The application speaks button names and calculation results aloud with either a built-in or custom recorded voice.

Can be used in support of math comprehension, assisting students with math-related learning difficulties, as well as students with visual challenges. The audio can also reinforce student comprehension of numeric elements.

iPad Settings

The iPad device natively supports accessibility in a variety of ways, which are configured via the “Settings” application. Options include:

  • VoiceOver
  • Zoom
  • Large Text
  • White on Black
  • Speak Selection
  • Speak Auto-Text
  • Mono Audio
  • AssistiveTouch
  • Triple-Click Home
  • Brightness of Page
  • Font Sizing

Supports learners with visual, hearing, or motor challenges. These settings are global in nature and can be used to assist learners in a variety of settings accessing a variety of learning modules.

For example, students experiencing visual difficulties could use the “large text” feature when using Internet-based learning management system-based courses.

Learning Ally Audio

App for the iPhone, iPod Touch, or iPod. Access downloadable DAISY-formatted audiobooks.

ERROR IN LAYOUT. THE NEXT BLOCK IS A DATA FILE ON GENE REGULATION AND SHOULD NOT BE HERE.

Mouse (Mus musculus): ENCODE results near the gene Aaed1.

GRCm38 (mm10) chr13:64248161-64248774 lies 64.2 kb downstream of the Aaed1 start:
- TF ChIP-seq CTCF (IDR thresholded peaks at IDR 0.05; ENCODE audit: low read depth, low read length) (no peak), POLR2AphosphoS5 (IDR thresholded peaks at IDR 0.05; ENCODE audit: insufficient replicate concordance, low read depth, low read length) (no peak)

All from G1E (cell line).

Serves individuals with visual impairments or learning disabilities who experience difficulty with reading printed material. The DAISY format allows users to hear and navigate written material presented in an audible format.

Assistive Chat

An Augmentative Alternative Communication Device. Allows users to communicate at the fastest rate possible, using natural sounding voices.

For individuals who experience difficulty in the area of speech. This technology could be used in support of group discussion or group project assignments.

Sign4Me

An avatar provides sign language instruction in 3D, from selectable vantage points. The library includes over 11,500 words.

Can be used to create supplemental sign-language based course content for those with hearing challenges.

TypeInBraille

Allows the user to write in Braille on an iPhone. Braille files may be delivered to others via email and text message.

Can assist instructors in the creation of Braille-based content that can be distributed to students via email or text messaging.

ContrastAnalyst

Allows the user to calculate the contrast ratio between two colors, ensuring compliance with accessibility guidelines